Analyze Mailchimp Data by Segmenting and Lead scoring your email list in SQL
Your email list is one of the biggest marketing assets your business can have. Email service providers like Mailchimp, AWeber and Campaign Monitor provide a lot of interesting stats out of the box, like open, click, bounce and unsubscribe rates.
While these stats might be interesting in aggregate, we'll want to calculate more fine-grained numbers to really understand the health of our list. The only way to do that is by exporting the raw data from your email service provider and calculating your own stats. Let's drive stick!
This recipe builds upon the previous RFM analysis, customized for email analytics. Being able to segment and score your list members based on their recency and frequency of engagement is a powerful tool in our toolbox. You'll be able to do things like:
- cull dead members, which will increase open rates and click rates
- special targeting to the most active members with offers
- setup triggers when members increase or decrease their lead score
In the recipe, we'll use Mailchimp data, but the SQL should work with any other email provider.
Step 1: ETL your Mailchimp data
Before we can get started, we'll need to have our Mailchimp data in our database. There are many ways to do this – via downloading CSVs from the Mailchimp web interface, 3rd party ETL providers or by writing a script yourself. We took the script approach, which we have open-sourced. Our one-off script downloads all campaign level stats for each list member and dumps it as a CSV.
Here's the script: Export Mailchimp raw data.
The CSV file you get will have a row for each member and for each campaign. The row will have columns for the number of opens and the number of clicks, which in the case of a inactive member will be (0,0). The format looks something like this:
|12abcd||2017-03-20T15:00:00+00:00||🙏 Your best customers in SQL||email_1||2||1|
|12abcd||2017-03-20T15:00:00+00:00||🙏 Your best customers in SQL||email_2||4||0|
|12wxyz||2017-03-27T15:00:00+00:00||📊 Histogram Summaries with SQL||email_1||0||0|
|12wxyz||2017-03-27T15:00:00+00:00||📊 Histogram Summaries with SQL||email_2||1||0|
The CSV file should directly match the schema we'll create in our database:
create table stats ( campaign_id varchar(16), sent_time timestamp, subject varchar(256), email varchar(64), open_count integer, click_count integer );
We can then use PostgreSQL's
\copy command to copy the CSV file into the table we just created:
\copy stats from 'mailchimp.csv' CSV;
We are now ready to segment and score our list members.
Step 2: Calculating days since last open, recency, total open counts, and frequency
We are going to be building intermediate results with Common Table Expressions (CTE), which is a way to organize your queries.
Days since last opened email and open frequency
Our first task is to calculate the number of days lapsed since the last time the user opened an email, and the total number of email opens they have done thus far:
select email, now()::date - max(sent_time)::date as last_opened_days, sum(open_count) as open_count from stats where open_count > 0 group by email;
last_opened_days and the
open_count columns are the recency and frequency parameters of interest. Let's wrap this in a CTE:
WITH rf_table AS ( // ...query above... )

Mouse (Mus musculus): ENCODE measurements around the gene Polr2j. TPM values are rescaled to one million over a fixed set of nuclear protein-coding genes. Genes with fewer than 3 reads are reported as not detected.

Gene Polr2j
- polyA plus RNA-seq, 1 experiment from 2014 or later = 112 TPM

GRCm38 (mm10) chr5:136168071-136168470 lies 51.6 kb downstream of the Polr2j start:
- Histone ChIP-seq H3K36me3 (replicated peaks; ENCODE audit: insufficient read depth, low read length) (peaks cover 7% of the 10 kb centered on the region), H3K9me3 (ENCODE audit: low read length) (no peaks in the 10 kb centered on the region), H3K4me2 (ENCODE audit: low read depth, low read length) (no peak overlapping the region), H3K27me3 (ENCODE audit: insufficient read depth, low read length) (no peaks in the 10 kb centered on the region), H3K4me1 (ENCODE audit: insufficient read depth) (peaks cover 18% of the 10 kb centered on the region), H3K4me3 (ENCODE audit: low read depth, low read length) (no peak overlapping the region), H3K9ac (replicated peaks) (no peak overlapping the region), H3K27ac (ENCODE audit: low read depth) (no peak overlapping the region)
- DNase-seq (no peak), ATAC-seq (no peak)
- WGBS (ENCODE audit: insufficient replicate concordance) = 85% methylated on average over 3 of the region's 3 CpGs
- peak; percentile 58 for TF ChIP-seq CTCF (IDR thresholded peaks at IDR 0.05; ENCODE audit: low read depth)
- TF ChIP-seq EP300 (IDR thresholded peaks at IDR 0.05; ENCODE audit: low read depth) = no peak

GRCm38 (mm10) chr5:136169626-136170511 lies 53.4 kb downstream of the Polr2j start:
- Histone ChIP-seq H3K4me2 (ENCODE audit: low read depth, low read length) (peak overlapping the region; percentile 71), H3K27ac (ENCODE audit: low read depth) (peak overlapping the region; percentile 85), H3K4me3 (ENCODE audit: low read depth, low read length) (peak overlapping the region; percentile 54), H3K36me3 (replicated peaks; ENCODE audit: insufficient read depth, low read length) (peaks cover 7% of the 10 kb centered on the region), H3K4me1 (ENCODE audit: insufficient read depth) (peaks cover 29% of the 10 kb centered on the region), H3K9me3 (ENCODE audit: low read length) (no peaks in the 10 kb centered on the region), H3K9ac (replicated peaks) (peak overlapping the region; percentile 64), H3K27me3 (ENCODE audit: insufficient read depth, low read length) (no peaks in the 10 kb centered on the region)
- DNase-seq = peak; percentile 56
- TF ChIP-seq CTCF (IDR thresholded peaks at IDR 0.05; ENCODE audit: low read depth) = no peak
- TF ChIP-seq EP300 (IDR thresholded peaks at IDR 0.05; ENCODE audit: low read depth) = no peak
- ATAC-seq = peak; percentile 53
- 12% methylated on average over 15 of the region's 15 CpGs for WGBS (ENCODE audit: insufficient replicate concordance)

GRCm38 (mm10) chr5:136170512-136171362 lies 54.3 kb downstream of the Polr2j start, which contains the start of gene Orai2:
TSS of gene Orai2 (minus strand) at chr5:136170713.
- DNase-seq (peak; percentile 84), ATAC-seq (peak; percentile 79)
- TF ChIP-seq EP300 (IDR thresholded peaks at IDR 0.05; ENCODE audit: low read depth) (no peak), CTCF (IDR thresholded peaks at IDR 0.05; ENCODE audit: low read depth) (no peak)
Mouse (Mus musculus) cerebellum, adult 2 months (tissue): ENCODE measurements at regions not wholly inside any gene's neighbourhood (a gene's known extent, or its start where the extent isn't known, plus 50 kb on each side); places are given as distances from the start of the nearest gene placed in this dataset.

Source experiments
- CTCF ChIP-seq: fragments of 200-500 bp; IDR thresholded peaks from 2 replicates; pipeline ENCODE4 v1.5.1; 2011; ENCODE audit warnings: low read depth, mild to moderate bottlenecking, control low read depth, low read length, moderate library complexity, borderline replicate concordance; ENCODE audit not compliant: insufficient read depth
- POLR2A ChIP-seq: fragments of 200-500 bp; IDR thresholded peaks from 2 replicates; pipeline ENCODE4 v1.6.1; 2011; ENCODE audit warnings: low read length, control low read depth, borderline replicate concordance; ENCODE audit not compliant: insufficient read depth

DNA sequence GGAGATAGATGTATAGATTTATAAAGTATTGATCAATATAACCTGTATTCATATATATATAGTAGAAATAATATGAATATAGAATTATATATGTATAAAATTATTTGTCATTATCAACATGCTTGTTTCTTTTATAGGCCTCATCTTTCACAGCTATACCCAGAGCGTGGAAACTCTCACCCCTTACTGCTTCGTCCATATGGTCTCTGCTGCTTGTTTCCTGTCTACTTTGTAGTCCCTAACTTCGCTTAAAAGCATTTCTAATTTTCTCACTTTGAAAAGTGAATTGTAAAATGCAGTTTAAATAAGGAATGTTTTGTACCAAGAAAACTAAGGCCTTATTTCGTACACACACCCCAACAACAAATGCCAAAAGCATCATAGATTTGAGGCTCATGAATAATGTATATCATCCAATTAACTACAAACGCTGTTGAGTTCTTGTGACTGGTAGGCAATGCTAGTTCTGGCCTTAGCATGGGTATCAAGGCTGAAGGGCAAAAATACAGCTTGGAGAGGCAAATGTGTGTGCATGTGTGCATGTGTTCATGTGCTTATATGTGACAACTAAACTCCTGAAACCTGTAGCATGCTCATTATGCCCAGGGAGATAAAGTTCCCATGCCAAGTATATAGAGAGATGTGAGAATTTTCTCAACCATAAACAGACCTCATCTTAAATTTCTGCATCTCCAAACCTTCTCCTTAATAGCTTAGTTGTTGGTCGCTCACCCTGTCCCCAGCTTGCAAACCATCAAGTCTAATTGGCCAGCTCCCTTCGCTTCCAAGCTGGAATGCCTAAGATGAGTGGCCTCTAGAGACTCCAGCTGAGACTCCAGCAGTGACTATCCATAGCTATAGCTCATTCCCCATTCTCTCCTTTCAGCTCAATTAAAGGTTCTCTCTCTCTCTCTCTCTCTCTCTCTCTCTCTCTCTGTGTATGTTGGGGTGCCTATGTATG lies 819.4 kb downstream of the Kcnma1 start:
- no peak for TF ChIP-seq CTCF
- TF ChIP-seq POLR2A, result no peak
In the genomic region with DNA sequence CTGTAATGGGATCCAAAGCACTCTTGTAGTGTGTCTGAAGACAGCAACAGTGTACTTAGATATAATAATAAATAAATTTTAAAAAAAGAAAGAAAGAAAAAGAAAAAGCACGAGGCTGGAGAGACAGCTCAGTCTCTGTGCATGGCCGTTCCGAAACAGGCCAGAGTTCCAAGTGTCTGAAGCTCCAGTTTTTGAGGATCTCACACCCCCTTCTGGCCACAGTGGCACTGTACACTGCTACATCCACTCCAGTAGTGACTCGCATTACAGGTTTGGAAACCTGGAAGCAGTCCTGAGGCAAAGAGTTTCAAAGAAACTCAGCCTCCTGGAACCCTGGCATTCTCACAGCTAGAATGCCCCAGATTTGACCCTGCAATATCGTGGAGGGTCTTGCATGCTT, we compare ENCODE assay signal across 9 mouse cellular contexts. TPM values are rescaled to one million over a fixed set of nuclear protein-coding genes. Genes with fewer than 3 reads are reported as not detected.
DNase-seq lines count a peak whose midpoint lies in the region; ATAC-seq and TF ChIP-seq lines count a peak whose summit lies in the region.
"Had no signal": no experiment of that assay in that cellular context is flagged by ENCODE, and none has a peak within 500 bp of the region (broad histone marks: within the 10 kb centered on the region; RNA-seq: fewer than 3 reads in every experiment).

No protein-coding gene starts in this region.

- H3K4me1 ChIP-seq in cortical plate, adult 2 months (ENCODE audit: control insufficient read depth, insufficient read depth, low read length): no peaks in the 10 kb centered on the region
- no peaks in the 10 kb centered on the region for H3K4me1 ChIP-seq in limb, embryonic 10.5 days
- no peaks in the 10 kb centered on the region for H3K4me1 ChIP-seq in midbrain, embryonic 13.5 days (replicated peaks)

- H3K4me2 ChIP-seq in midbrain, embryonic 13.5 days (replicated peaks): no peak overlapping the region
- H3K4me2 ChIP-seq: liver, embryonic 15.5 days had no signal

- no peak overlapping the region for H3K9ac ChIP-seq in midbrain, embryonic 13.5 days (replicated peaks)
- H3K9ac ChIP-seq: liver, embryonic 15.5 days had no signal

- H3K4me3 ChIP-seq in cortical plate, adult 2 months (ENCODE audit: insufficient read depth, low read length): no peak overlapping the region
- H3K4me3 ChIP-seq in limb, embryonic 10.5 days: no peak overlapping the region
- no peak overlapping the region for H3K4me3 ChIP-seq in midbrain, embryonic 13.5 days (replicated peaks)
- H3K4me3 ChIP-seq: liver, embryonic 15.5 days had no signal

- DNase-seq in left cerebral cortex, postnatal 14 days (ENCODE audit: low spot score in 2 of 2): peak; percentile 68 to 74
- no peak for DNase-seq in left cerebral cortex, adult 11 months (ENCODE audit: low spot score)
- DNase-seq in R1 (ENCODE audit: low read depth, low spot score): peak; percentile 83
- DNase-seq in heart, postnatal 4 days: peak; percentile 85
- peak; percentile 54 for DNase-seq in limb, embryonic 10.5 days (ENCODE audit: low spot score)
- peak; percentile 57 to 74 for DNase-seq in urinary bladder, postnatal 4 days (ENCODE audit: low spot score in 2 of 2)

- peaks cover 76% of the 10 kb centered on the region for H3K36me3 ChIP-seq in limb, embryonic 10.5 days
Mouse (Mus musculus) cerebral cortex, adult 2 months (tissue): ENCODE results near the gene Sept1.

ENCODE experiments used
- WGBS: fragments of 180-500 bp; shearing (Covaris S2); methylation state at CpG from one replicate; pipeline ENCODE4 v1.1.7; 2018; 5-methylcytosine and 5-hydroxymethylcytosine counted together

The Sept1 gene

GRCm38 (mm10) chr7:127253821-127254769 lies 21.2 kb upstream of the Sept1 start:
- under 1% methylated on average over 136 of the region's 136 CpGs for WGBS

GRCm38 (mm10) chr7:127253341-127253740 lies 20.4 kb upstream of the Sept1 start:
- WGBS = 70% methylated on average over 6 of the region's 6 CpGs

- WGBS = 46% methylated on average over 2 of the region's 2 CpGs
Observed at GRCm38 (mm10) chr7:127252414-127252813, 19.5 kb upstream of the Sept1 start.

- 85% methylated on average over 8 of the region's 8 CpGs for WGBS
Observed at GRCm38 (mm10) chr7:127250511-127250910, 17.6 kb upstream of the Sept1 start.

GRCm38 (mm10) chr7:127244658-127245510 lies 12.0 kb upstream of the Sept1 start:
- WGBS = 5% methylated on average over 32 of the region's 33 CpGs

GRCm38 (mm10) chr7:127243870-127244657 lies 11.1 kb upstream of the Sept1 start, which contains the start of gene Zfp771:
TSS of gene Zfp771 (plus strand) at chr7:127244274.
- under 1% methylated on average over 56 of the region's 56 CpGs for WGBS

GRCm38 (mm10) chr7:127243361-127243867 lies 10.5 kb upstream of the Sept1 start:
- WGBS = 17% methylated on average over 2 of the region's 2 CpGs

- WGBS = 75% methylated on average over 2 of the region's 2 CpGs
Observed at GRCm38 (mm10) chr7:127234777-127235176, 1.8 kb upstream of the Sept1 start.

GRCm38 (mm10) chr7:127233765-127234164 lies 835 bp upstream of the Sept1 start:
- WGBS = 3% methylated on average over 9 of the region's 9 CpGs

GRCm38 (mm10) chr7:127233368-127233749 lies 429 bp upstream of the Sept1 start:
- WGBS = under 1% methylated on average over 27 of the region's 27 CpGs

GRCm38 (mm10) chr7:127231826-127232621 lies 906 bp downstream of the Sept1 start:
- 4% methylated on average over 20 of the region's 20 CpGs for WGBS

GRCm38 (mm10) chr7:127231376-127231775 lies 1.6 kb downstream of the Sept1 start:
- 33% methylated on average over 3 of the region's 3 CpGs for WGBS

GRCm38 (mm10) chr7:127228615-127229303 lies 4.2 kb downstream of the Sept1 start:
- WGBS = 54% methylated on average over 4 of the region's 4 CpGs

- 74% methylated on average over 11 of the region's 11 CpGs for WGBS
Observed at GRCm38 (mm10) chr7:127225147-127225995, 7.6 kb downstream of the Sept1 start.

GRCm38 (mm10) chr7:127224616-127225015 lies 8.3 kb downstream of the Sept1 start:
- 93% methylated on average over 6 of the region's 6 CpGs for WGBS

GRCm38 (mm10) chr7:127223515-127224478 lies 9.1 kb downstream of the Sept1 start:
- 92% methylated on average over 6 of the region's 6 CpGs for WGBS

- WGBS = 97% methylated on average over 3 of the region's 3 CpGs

With the CTE, you can access the columns as
Bin members into quartiles based on recency and frequency
We don't know before hand the max count for email opens, or the age of the oldest inactive list member. So, we'll cheat and use percentiles to automatically bin the ranges:
select email, last_opened_days, open_count, ntile(4) over (order by last_opened_days) as recency, ntile(4) over (order by open_count desc) as frequency from rf_table
This will create a matrix and assign each list member to a cell based on their recency and frequency. Let's wrap the above query in another CTE and call it
rf_table_quartiles and we show the full query we've built so far for illustration:
with rf_table as ( select email, now()::date - max(sent_time)::date as last_opened_days, sum(open_count) as open_count from stats where open_count > 0 group by email; ), rf_table_quartiles as ( select email, last_opened_days, open_count, ntile(4) over (order by last_opened_days) as recency, ntile(4) over (order by open_count desc) as frequency from rf_table ) select *;
Combine the quartiles into a score
There are many ways to combine and weigh the recency/frequency parameters. Tuning lead scores is a project in itself. For our purposes, we weigh the recency parameter more heavily (10x) than the frequency parameter:
select email, recency * 10 + frequency as score from rf_table_quartiles order by score desc
That's it! The resulting table will rank our list members from the most valuable (lowest score) to the least valuable (highest score).
The final lead scoring query
with rf_table as ( select email, now()::date - max(sent_time)::date as last_opened_days, sum(open_count) as open_count from stats where open_count > 0 group by email; ), rf_table_quartiles as ( select email, last_opened_days, open_count, ntile(4) over (order by last_opened_days) as recency, ntile(4) over (order by open_count desc) as frequency from rf_table ) select email, recency * 10 + frequency as score from rf_table_quartiles order by score desc
We have two ways of extending this analysis, either by breadth or depth:
- breadth: adding more data sources as dimensions, like sales transactions, support load, etc.
- depth: our email list will contain a mix of customers and non-customers – considering it as a funnel, you can take the analysis a further step down the funnel (with open rates, purchase rates, etc.) and your lead score can include a converstion rate as a factor.
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